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3. Sense of Purpose 

People with a strong personal identity also have a sense of purpose. They find meaning in their lives and know they can make a unique contribution to the world around them. Children begin to understand that their actions affect others at an early age. When children are kind to others on the playground at school, they learn to see that their actions not only help that individual child but also help create a school climate that is safe and secure. Also, when children learn about injustices in the world such as racism or discrimination, or world problems such as childhood poverty or climate change, encourage them to take a stand with others to counter those problems. Finally, when children engage with their families in community service activities, they build empathy toward others and a sense of their ability to impact the world.  

People with a strong personal identity also have a sense of purpose. They find meaning in their lives and know they can make a unique contribution to the world around them.

Parents, teachers, mentors and faith leaders can engage children in the big questions about the meaning of a “purposeful life” and how each person can make their family, community or world a better place. Eventually, this sense of purpose can lead to choosing a profession or career that reflects that sense of purpose.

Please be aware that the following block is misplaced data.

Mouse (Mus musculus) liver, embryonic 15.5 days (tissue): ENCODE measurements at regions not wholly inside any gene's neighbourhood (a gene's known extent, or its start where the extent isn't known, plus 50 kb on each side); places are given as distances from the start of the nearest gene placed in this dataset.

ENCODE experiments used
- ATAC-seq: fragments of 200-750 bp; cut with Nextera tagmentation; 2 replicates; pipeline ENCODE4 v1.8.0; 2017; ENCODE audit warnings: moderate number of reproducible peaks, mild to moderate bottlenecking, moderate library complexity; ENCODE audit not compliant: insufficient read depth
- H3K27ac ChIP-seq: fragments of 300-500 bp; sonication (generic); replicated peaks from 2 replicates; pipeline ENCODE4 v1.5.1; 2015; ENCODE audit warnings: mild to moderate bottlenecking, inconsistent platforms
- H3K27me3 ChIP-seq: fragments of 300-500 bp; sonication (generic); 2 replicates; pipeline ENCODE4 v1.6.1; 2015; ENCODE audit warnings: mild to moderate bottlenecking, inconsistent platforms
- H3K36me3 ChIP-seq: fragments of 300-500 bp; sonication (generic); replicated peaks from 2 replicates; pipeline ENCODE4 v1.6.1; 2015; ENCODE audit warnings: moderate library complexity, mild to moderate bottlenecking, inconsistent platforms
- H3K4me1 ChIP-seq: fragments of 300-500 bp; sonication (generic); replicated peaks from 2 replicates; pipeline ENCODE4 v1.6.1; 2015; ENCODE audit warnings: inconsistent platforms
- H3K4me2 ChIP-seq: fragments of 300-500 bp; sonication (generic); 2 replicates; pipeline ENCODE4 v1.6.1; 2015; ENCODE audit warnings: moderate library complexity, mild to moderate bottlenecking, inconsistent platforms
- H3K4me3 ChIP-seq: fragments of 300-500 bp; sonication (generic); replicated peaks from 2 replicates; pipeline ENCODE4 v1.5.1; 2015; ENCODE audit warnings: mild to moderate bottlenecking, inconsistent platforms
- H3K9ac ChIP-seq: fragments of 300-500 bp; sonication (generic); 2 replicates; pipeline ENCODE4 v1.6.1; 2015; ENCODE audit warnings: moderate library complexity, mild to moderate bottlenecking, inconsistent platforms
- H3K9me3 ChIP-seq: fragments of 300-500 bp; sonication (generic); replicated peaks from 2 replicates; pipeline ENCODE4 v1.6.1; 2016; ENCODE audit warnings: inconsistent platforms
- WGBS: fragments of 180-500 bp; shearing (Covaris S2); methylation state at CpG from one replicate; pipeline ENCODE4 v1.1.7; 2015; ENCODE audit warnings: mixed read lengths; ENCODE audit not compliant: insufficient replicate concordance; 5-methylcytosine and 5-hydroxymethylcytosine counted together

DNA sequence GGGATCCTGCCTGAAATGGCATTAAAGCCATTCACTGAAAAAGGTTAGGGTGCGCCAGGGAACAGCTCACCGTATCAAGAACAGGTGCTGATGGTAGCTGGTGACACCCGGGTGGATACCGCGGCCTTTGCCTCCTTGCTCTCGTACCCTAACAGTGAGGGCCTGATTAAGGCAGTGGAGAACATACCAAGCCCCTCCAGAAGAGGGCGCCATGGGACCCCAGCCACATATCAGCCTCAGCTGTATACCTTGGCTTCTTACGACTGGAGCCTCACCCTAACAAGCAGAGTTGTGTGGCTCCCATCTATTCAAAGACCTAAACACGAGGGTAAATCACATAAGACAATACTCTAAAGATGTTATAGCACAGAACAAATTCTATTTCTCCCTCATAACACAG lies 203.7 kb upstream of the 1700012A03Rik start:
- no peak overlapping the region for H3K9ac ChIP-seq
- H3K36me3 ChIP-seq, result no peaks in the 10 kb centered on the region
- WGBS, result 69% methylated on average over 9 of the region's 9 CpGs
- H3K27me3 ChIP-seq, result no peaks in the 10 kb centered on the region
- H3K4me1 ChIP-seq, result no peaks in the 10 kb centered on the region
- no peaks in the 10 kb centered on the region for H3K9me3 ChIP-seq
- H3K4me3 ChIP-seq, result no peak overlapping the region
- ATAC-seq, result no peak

4. Positive View of Personal Future 

Developing a positive view of one’s personal future takes place by children learning from adults and other role models who show that a hopeful future is possible, even in the face of adversity. Encourage children to “dream big” and delve deeply into their unique personal interests. Expose children to career paths or professions that are linked to these dreams or aspirations. They can help children outline a realistic path to see how they can reach that goal with schooling and finances. For example, children and teens interested in justice issues can learn about what the U.S. attorneys at the U.S. Department of Justice do to fight crime and injustices.  

As children grow into their adolescence, their ability to think more abstractly about the future increases. This makes the preteen and teen years a good time to encourage in-depth exploration of their interests with a focus on future goals, even if those goals might change by the time they are adults. A focus on a positive future also provides protection against negative events that can lead to cynicism about the future. Parents and children can learn together about people who faced enormous challenges and turned those events into a cause for change or improvement.  

The development of a positive child identity is an ongoing process in which parents and other adults play a key role. They help children learn and embrace their unique qualities and their place in their family, community and world. The developing identity will take different forms as children and teens experience the world, but with encouragement, all children can shine.